Marcin Bury wrote:

Can someone explain how updatable view works?

Ann W. Harrison answers:

In version 1.x, they work differently depending on whether the view is "naturally updateable". A "naturally updateable" view is one without joins, aggregates, projection (distinct), or grouping - like the one you describe. Update, insert, and delete statements on naturally updateable views work exactly as they would on base tables - both the operation and triggers are executed.

Views with joins, aggregates, projection, or grouping behave differently - the only actions taken on a insert, update, or delete statement are the actions defined in triggers.

In Firebird 1.x, the simplest way to disable natural updates on simple view is to change the view to include a join to a table with one row - RDB$DATABASE is a good choice.

For example to disable natural updates on a simple view like this:

create view naturallyUpdateable (a, b, c) as
   select a, b, c from table1

change the view definition to this:

create view triggerUpdateOnly (a, b, c) as
   select t1.a, t1.b, t1.c
      from table1 t1
        joint rdb$database t2

According to the "incompatibilities" document, the rules will change in V2.0, but the "join hack" will continue to work.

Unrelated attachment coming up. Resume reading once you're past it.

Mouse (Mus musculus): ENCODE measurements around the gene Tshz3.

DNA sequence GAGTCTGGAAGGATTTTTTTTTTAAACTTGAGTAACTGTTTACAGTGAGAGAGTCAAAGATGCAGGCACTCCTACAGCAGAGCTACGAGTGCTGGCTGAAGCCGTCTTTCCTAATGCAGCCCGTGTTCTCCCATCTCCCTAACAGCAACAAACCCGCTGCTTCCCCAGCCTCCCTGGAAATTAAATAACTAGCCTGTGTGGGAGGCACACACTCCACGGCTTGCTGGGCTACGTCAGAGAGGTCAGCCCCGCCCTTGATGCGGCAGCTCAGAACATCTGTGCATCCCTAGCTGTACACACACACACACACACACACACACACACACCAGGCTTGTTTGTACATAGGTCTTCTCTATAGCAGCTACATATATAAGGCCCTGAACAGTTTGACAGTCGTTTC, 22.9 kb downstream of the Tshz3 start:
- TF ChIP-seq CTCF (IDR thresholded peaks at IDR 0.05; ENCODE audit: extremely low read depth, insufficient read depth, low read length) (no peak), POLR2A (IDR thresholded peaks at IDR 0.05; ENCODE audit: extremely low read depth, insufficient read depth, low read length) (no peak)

Views updatable via triggers no longer perform direct table operations. In previous versions, a naturally updatable view with triggers passed the DML operation to the underlying table as well as executed the triggers.

So if you followed the official documentation and used triggers to perform a table update, this update was actually done twice, causing either performance issues or errors (if blobs were affected). Now availability of triggers turn direct table updates off and everything depends on your triggers. If you rely on the legacy undocumented behavior (e.g. use triggers for logging purposes only), you'll need to adjust your triggers to perform actual updates as well.

On the plus side, this change allows triggers to override the natural operations on views - something that now requires unnatural acts like joining to RDB$DATABASE. After a minor bump, it was decided that triggers that support constraints will not disable natural updates, so adding a declarative SQL constraint to a view does not require that you also write triggers for all update operations.

However, other apparently innocent triggers - like those that perform logging or data validation - will stop natural updates. For hand written systems, that's probably not bad, but a tool that automatically generates triggers for logging is going to have to be very smart about simple views.

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